Production and Characterization of a Novel Exopolysaccharide from Ramlibacter tataouinensis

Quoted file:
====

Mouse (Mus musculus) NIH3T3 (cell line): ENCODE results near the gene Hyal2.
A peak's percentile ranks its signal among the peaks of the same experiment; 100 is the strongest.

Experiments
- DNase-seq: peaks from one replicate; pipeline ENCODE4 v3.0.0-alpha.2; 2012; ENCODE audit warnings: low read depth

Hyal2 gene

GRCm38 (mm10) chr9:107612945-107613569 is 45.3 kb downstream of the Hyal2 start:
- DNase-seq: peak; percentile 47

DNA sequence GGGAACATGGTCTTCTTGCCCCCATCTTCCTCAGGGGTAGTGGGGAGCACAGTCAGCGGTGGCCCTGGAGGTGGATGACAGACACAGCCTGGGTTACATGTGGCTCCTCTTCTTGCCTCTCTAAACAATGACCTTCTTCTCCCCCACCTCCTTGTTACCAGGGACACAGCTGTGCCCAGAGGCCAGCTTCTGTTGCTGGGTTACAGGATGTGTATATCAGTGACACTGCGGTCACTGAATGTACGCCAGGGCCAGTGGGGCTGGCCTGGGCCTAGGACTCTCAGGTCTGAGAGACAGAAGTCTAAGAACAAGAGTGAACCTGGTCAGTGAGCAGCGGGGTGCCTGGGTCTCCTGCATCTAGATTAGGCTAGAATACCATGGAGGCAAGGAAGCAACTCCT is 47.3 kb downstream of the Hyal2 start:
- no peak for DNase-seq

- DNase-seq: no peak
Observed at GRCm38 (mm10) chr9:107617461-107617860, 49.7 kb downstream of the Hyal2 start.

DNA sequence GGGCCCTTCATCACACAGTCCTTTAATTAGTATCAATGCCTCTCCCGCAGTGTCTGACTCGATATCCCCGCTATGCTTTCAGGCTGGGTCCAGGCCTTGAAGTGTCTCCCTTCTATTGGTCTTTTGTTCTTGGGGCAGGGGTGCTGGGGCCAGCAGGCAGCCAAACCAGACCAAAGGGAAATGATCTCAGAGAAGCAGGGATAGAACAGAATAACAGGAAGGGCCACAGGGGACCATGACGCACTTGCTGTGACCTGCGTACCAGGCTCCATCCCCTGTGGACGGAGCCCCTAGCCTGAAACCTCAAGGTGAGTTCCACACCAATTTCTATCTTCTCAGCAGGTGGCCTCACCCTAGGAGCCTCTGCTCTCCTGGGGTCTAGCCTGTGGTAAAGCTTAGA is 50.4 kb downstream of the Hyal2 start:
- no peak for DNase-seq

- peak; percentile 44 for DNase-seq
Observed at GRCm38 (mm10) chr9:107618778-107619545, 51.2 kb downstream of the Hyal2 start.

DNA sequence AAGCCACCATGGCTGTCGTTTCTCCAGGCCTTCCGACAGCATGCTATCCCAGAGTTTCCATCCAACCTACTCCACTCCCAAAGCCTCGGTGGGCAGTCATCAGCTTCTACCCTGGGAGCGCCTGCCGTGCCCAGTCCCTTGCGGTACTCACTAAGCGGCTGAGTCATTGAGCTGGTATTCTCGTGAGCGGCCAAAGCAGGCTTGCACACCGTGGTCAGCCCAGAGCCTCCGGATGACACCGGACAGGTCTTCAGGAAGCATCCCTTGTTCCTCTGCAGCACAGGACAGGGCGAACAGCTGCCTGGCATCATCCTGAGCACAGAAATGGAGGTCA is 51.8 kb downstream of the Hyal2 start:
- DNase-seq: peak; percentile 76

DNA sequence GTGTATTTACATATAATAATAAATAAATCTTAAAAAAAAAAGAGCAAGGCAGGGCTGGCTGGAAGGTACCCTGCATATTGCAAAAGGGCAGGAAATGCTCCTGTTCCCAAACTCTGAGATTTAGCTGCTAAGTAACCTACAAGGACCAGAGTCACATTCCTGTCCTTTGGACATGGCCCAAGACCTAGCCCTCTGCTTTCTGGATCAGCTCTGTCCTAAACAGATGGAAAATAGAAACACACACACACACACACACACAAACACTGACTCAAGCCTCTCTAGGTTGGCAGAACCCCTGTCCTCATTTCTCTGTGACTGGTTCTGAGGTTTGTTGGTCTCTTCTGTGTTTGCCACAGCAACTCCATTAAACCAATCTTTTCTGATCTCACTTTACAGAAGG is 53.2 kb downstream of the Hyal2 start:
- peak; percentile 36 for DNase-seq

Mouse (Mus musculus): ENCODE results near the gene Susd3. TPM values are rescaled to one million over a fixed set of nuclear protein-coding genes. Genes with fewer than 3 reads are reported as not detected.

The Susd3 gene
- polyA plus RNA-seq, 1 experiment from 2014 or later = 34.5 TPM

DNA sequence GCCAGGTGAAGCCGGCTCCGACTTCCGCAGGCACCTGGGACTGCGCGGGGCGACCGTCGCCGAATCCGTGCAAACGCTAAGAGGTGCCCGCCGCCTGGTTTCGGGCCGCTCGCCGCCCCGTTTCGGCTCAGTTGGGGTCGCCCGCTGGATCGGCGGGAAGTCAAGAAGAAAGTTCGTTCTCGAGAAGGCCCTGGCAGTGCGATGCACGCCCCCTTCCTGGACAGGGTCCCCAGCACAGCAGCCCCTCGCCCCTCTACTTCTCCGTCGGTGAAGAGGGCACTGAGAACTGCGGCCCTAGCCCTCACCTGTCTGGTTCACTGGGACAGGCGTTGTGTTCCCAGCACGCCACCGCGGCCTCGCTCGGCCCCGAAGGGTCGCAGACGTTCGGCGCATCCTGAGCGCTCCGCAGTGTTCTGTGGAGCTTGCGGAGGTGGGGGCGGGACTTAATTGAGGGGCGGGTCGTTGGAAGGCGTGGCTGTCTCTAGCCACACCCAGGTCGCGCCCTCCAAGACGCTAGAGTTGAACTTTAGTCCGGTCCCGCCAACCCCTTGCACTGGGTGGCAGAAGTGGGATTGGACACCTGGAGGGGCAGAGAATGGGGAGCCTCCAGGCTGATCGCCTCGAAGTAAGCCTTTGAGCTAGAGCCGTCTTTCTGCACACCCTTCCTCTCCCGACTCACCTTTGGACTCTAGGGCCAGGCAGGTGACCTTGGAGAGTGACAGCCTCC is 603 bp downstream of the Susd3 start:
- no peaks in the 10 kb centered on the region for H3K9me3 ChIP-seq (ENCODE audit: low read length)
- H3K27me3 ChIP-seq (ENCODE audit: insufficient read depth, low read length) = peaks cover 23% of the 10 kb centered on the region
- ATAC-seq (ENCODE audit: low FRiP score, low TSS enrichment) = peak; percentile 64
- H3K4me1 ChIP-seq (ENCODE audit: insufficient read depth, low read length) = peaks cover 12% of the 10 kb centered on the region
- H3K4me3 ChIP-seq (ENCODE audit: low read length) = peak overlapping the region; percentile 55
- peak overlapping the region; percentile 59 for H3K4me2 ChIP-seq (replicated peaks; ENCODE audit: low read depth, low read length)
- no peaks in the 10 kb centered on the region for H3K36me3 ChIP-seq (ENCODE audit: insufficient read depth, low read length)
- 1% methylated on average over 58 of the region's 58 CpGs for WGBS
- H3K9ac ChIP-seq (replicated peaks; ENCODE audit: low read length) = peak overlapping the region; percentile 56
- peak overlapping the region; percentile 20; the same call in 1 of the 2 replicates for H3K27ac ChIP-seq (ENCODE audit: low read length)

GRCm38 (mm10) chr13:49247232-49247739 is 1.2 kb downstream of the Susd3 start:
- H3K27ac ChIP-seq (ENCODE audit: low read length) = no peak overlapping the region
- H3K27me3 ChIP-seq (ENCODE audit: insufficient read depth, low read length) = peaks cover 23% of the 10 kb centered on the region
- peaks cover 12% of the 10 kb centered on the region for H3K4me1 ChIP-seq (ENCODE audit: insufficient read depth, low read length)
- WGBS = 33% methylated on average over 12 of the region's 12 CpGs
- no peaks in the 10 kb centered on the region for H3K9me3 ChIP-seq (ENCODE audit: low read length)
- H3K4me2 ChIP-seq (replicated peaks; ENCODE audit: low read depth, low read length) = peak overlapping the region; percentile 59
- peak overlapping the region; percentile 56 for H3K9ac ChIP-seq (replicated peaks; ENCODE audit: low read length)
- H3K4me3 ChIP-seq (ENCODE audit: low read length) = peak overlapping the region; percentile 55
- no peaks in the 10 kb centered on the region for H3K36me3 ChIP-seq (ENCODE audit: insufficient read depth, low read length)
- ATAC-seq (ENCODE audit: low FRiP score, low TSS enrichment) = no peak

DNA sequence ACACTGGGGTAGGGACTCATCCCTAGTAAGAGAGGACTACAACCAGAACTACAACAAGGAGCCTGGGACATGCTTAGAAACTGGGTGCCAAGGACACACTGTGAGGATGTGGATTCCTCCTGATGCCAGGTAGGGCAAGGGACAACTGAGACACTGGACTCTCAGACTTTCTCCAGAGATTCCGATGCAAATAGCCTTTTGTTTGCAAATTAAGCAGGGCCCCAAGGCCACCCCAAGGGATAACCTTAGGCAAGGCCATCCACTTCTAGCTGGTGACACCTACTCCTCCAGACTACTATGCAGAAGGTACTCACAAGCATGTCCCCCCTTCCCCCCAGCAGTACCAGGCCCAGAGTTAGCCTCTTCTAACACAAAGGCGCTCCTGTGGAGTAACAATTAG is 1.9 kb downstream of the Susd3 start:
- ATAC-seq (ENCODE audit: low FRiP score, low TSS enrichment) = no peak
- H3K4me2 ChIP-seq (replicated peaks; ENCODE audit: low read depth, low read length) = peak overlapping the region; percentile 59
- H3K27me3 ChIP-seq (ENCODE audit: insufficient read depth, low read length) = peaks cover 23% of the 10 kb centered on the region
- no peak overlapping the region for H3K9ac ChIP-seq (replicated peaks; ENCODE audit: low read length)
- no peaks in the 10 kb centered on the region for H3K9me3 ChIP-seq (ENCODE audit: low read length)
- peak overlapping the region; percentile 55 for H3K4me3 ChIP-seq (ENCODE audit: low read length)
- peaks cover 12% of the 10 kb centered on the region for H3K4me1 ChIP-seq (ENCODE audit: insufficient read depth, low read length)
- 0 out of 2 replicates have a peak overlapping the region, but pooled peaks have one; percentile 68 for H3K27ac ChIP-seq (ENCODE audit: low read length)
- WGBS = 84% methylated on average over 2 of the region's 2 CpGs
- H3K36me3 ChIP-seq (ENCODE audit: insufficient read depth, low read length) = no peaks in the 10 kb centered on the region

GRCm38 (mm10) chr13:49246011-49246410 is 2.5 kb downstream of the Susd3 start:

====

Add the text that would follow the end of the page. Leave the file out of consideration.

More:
The current study examines the desiccation-resistant Ramlibacter tataouinensis TTB310 T as a model organism for the production of novel exopolysaccharides and their structural features. This bacterium is able to produce dividing forms of cysts which synthesize cell-bound exopolysaccharide. Initial experiments were conducted on the enrichment of cyst biomass for exopolysaccharide production under batch-fed conditions in a pilot-scale bioreactor, with lactate as the source of carbon and energy. The optimized medium produced significant quantities of exopolysaccharide in a single growth phase, since the production of exopolysaccharide took place during the division of the cysts. The exopolysaccharide layer was extracted from the cysts using a modified trichloroacetic acid method. The biochemical characterization of purified exopolysaccharide was performed by gas chromatography, ultrahigh-resolution mass spectrometry, nuclear magnetic resonance, and Fourier-transform infrared spectrometry. The repeating unit of exopolysaccharide was a decasaccharide consisting of ribose, glucose, rhamnose, galactose, mannose, and glucuronic acid with the ratio 3:2:2:1:1:1, and additional substituents such as acetyl, succinyl, and methyl moieties were also observed as a part of the exopolysaccharide structure. This study contributes to a fundamental understanding of the novel structural features of exopolysaccharide from a dividing form of cysts, and, further, results can be used to study its rheological properties for various industrial applications.